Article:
We should really do this everyday, but let’s at least start with November…what many refer to as “gratitude month.”
As an entrepreneur, I’m really good at and spend a lot of time focusing on the future. Unfortunately, I often fail to stop and smell the roses, enjoy some spoils of my victories, or just think about the things I’m grateful for…
I see Members do this all the time to, especially during our 6-week 20-lb Challenge and our 21-Day Detox Challenge. A lot of time is focused on the big end goal rather than seeing all the little wins along the way.
So, each day for the rest of November, I encourage you to take a minute and focus on what you’re grateful for. Of course, if you like how that goes keep it up every day of the year. 🙂
If you’d like to understand more about the power of gratitude, here’s a great article on the benefits of practicing gratitude that Janell wrote this time last year:
Benefits of Practicing Gratitude
Chanhassen Weight Loss Expert & Nutrition Coach Janell Yule Discusses the Benefits of Practicing Gratitude
“Gratitude turns what we have into enough.”
When we set goals to improve our health, gain more energy, and/or lose weight, those goals often have to do with nutrition and exercise. And while these two aspects of living a healthy life are VERY important, what if I told you that appreciation and being thankful could increase your health and enhance your well being?
Too often we focus on the negative in our lives. We find ourselves blaming and/or playing the victim role. This doesn’t serve us and can stick us into a negative, depressed like mindset.
Can you imagine what would change for us if we automatically focused on the positive in each situation?
How Practicing Gratitude Improves Our Health
Those who regularly practice gratitude report: sleeping better, having a stronger immune system, feeling more alive, and better resilience as it relates to stress. But the benefits of practicing gratitude can be endless. Psychology Today reported that individuals that wrote down what they are grateful for before bed, fell asleep faster and stayed asleep longer.
A study done by, Dr. Robert A. Emmons of the University of California, and Dr. Michael E. McCullough of the University of Miami, showed that those individuals who practiced weekly gratitude were more optimistic and felt better about their lives.
During the study, one group wrote about things they were grateful for that had occurred during the week. A second group wrote about daily irritations or things that had upset them. While a third group wrote about events that had affected them but there was not an emphasis on being positive or negative.
The first group who wrote about what they were grateful for also exercised more and had fewer visits to the doctor than those whose focused on daily irritations.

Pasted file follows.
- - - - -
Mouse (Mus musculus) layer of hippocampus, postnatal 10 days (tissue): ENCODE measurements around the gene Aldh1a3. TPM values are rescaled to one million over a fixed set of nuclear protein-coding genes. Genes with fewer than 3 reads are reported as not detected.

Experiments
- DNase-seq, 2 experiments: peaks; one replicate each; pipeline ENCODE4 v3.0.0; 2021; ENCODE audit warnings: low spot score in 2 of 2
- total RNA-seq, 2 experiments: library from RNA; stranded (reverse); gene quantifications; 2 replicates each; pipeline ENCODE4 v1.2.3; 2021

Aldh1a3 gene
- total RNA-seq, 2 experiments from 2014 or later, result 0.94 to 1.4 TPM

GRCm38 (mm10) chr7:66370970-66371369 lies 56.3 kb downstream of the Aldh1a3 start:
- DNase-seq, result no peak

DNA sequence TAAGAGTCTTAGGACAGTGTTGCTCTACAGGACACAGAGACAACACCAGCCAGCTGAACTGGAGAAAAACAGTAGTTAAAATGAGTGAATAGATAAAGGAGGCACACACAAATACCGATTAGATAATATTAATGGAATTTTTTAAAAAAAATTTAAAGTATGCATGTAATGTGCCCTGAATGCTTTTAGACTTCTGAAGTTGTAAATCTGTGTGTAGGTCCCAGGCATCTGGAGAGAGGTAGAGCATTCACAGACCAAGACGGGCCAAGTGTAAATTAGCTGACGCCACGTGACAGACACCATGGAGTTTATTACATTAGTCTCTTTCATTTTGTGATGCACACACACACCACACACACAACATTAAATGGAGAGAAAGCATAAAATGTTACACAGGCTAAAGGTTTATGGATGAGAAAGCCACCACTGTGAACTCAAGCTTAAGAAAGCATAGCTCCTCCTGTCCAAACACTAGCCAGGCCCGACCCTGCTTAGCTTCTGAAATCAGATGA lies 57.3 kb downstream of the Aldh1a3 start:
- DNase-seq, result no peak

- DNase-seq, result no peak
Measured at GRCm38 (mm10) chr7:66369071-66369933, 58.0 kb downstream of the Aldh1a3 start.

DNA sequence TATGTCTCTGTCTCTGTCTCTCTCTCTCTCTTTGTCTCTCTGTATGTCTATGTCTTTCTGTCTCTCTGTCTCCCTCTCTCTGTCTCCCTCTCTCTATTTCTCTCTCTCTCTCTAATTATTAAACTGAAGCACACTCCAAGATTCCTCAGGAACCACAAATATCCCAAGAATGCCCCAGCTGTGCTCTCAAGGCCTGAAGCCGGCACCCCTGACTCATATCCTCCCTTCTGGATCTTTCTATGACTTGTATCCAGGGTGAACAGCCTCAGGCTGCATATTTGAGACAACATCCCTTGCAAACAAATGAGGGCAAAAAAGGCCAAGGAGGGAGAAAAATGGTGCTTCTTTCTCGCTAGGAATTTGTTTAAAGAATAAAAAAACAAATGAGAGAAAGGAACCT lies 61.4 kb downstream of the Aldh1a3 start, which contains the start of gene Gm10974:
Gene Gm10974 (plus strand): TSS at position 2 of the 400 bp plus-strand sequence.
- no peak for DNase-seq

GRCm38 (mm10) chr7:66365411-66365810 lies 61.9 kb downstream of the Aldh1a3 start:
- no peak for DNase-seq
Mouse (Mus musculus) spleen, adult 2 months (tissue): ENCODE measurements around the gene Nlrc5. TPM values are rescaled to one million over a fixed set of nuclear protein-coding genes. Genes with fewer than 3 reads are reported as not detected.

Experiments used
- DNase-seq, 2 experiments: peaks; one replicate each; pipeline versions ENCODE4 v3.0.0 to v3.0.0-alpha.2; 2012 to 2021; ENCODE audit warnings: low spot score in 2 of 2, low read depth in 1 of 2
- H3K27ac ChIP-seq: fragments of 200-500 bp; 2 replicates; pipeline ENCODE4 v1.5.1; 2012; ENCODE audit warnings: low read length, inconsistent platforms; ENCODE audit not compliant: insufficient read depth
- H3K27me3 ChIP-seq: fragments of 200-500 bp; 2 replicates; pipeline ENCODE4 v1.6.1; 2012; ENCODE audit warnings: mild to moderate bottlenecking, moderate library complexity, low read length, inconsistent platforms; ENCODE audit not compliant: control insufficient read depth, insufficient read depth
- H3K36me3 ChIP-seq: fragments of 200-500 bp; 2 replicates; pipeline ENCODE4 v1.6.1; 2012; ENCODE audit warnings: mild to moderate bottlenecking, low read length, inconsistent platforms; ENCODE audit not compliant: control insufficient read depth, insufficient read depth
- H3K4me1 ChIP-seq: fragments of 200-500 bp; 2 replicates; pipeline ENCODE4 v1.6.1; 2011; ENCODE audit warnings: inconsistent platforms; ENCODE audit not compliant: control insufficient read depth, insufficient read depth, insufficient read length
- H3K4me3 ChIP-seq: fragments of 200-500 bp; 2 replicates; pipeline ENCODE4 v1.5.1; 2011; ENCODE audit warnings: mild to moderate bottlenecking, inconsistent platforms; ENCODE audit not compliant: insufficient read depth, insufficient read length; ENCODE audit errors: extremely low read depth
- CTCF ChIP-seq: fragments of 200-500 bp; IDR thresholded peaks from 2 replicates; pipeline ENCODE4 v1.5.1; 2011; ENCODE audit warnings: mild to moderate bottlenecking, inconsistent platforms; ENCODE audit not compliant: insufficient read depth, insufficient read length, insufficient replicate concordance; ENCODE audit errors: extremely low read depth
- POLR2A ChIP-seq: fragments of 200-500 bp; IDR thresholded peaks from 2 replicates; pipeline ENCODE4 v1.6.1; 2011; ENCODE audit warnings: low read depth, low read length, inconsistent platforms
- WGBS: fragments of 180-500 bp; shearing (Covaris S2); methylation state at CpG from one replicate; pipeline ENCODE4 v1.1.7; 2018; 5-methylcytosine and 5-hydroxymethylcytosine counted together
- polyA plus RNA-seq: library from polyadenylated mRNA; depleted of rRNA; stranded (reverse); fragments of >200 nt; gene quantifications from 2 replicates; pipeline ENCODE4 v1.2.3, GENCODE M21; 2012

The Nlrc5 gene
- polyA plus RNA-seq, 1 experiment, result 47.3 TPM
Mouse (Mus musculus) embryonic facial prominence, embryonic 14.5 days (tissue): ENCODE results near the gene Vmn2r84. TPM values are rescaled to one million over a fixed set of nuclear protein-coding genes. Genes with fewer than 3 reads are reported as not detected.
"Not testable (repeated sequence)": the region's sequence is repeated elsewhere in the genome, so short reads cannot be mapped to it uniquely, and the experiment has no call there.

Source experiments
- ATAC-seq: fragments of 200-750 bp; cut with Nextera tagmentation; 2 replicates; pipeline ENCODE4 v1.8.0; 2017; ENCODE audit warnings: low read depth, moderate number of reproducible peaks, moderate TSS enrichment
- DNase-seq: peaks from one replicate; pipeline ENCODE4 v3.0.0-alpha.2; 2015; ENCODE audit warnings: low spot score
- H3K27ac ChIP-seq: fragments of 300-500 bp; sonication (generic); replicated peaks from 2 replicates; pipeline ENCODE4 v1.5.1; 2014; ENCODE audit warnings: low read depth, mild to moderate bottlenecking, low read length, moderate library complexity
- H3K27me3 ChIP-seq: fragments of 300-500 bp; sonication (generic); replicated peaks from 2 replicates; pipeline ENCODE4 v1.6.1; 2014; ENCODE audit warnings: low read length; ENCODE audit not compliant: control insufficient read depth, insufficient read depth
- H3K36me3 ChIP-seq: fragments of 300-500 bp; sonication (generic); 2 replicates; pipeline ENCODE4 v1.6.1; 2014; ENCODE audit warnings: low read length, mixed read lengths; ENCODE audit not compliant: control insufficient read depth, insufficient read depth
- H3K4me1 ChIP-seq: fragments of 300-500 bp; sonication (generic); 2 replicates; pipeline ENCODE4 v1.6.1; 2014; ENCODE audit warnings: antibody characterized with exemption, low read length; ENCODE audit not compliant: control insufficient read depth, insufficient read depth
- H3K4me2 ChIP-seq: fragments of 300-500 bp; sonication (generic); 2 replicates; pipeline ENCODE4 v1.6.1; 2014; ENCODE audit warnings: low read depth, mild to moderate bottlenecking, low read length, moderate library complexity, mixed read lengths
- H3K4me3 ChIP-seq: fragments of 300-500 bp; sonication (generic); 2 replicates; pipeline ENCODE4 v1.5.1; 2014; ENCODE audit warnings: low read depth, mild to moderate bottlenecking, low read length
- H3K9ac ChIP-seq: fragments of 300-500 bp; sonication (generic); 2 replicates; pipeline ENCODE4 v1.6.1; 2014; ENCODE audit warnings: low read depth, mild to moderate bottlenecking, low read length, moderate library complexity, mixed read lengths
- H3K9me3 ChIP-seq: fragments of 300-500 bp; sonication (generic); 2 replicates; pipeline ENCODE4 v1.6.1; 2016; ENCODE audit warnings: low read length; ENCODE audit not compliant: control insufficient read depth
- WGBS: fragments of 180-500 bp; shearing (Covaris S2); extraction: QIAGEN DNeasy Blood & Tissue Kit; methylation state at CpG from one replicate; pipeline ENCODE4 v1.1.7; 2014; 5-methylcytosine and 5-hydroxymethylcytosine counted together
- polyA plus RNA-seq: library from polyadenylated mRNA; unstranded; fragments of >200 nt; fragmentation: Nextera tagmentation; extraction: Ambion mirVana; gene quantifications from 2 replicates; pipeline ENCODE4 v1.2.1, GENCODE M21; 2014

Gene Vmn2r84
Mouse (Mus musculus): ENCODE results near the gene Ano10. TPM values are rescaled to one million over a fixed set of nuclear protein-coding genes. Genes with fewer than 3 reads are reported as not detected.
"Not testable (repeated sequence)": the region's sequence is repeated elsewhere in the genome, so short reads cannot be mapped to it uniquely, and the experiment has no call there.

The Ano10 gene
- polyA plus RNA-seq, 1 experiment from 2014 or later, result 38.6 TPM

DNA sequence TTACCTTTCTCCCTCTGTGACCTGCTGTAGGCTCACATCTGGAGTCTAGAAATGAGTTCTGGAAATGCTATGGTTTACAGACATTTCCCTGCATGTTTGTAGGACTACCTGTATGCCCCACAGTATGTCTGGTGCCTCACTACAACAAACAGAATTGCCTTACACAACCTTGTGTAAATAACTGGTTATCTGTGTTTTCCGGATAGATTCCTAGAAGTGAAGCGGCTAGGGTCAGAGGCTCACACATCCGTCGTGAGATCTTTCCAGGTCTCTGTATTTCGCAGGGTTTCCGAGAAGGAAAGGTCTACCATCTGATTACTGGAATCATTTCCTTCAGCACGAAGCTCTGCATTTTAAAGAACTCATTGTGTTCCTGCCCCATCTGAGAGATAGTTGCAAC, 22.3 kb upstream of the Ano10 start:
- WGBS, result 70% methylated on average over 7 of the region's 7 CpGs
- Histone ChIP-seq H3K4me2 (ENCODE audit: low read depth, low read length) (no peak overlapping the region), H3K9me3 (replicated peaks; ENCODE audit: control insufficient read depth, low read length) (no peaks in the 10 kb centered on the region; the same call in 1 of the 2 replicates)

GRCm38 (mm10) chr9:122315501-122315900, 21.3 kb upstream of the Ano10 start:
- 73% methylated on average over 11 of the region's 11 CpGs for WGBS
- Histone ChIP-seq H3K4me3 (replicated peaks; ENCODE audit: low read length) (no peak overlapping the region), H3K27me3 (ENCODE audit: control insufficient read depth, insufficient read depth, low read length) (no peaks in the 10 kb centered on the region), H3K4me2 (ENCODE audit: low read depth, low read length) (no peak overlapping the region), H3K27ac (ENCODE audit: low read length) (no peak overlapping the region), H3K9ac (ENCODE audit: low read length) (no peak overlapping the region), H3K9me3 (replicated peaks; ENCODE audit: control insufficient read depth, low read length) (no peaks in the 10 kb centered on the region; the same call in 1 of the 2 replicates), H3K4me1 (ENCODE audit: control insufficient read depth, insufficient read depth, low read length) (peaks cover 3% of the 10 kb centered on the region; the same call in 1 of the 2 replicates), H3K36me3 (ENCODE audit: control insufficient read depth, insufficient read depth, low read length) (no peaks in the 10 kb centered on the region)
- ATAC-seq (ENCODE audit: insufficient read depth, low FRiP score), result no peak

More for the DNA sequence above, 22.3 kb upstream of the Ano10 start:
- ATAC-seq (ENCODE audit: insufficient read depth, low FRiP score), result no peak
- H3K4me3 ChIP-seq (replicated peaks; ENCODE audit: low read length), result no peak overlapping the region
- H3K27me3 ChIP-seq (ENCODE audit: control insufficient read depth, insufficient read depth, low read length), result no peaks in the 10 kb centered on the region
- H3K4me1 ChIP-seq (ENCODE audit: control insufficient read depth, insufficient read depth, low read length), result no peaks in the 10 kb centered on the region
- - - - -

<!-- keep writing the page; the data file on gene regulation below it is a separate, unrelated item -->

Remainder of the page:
Don’t Worry, Be Happy
Gratitude is the forgotten factor in happiness research.
- Report higher levels of positive emotions
- Have greater life satisfaction
- Experience greater vitality
- Are more optimistic
- Are healthier
- Build strong relationships
- Handle adversity better
- Experience lower levels of depression and stress
People who have a strong disposition toward gratitude have the capacity to be empathetic and to take the perspective of others. They are also rated as more generous and more helpful.
Grateful individuals place less importance on material goods, are less likely to judge their own and others success in terms of possessions accumulated and are less envious of others.
Exercise Your Gratitude Muscle
In a sense, gratitude is like a muscle and requires regular exercise to stay fit and functional. When writing in a gratitude journal, aim to find new things to be grateful for each day. Instead of constantly writing down that you are grateful for your family, look for more specific moments to be grateful for.
For example, “Today I am grateful that my husband made dinner so I could relax and take a hot bath.” Gratitude journaling is so effective because over time it changes our perception of situations and what we focus on. Make it a point to notice new things each day to be grateful for. Below are several different ways to practice gratitude.
- Write a thank you note
- Thank someone mentally
- Keep a gratitude journal
- Count your blessings
Anytime we set out to form a new habit, there are always going to be obstacles to face. You will quickly negate any benefits of practicing gratitude or journaling the things you are grateful for if you are beating yourself up about not being consistent with it.
As with any change, set yourself up for success. If you know that writing in a gratitude journal before bed isn’t realistic for whatever reason, pick a different time of day.
Or you may use a different form of expressing gratitude such as a Gratitude Jar. A gratitude jar is a jar that you place a small piece of paper with moments of gratitude written on them. You can review them weekly, monthly, or once a year.
As we move into a season about thankfulness, I encourage you to start, continue, or resume a regular practice of expressing gratitude. Observe and notice the improvements in your mood, health, well being, and overall happiness.
P.S. – Today I’m grateful that you took the time to read this blog post. I truly love sharing it with you. 🙂